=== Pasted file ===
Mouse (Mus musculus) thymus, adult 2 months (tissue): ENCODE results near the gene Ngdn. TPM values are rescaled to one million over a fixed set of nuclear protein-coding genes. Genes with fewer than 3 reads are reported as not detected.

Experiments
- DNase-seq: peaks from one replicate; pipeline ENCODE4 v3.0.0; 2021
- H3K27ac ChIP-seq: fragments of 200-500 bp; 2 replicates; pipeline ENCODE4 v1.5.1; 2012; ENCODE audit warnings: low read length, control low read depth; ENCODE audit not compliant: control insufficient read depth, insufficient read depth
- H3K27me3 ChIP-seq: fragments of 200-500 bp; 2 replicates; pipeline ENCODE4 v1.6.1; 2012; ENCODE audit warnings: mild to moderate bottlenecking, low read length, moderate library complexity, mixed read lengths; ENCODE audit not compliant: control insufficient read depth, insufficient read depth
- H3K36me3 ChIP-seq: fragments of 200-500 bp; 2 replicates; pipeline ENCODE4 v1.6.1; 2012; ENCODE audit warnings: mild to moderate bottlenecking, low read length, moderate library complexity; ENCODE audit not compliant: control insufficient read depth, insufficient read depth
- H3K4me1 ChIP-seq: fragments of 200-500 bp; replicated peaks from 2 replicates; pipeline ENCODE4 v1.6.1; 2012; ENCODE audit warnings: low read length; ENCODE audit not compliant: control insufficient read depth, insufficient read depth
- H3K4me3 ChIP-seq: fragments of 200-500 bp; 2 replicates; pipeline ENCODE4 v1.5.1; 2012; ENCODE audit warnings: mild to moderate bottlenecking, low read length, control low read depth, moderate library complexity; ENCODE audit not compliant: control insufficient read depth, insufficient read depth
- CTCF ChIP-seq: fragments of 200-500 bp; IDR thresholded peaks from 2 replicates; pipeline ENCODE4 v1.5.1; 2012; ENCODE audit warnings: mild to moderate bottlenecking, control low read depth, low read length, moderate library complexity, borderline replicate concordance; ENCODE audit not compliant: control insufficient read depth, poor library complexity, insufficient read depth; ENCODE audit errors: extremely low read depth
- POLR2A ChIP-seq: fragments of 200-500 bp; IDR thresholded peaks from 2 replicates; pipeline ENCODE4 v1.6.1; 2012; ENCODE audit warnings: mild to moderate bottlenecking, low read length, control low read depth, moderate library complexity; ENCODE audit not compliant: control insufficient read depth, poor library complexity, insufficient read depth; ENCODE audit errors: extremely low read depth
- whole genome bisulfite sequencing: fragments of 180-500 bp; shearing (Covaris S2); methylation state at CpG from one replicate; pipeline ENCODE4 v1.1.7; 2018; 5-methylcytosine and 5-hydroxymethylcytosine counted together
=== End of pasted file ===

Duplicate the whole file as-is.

Mouse (Mus musculus) thymus, adult 2 months (tissue): ENCODE results near the gene Ngdn. TPM values are rescaled to one million over a fixed set of nuclear protein-coding genes. Genes with fewer than 3 reads are reported as not detected.

Experiments
- DNase-seq: peaks from one replicate; pipeline ENCODE4 v3.0.0; 2021
- H3K27ac ChIP-seq: fragments of 200-500 bp; 2 replicates; pipeline ENCODE4 v1.5.1; 2012; ENCODE audit warnings: low read length, control low read depth; ENCODE audit not compliant: control insufficient read depth, insufficient read depth
- H3K27me3 ChIP-seq: fragments of 200-500 bp; 2 replicates; pipeline ENCODE4 v1.6.1; 2012; ENCODE audit warnings: mild to moderate bottlenecking, low read length, moderate library complexity, mixed read lengths; ENCODE audit not compliant: control insufficient read depth, insufficient read depth
- H3K36me3 ChIP-seq: fragments of 200-500 bp; 2 replicates; pipeline ENCODE4 v1.6.1; 2012; ENCODE audit warnings: mild to moderate bottlenecking, low read length, moderate library complexity; ENCODE audit not compliant: control insufficient read depth, insufficient read depth
- H3K4me1 ChIP-seq: fragments of 200-500 bp; replicated peaks from 2 replicates; pipeline ENCODE4 v1.6.1; 2012; ENCODE audit warnings: low read length; ENCODE audit not compliant: control insufficient read depth, insufficient read depth
- H3K4me3 ChIP-seq: fragments of 200-500 bp; 2 replicates; pipeline ENCODE4 v1.5.1; 2012; ENCODE audit warnings: mild to moderate bottlenecking, low read length, control low read depth, moderate library complexity; ENCODE audit not compliant: control insufficient read depth, insufficient read depth
- CTCF ChIP-seq: fragments of 200-500 bp; IDR thresholded peaks from 2 replicates; pipeline ENCODE4 v1.5.1; 2012; ENCODE audit warnings: mild to moderate bottlenecking, control low read depth, low read length, moderate library complexity, borderline replicate concordance; ENCODE audit not compliant: control insufficient read depth, poor library complexity, insufficient read depth; ENCODE audit errors: extremely low read depth
- POLR2A ChIP-seq: fragments of 200-500 bp; IDR thresholded peaks from 2 replicates; pipeline ENCODE4 v1.6.1; 2012; ENCODE audit warnings: mild to moderate bottlenecking, low read length, control low read depth, moderate library complexity; ENCODE audit not compliant: control insufficient read depth, poor library complexity, insufficient read depth; ENCODE audit errors: extremely low read depth
- whole genome bisulfite sequencing: fragments of 180-500 bp; shearing (Covaris S2); methylation state at CpG from one replicate; pipeline ENCODE4 v1.1.7; 2018; 5-methylcytosine and 5-hydroxymethylcytosine counted together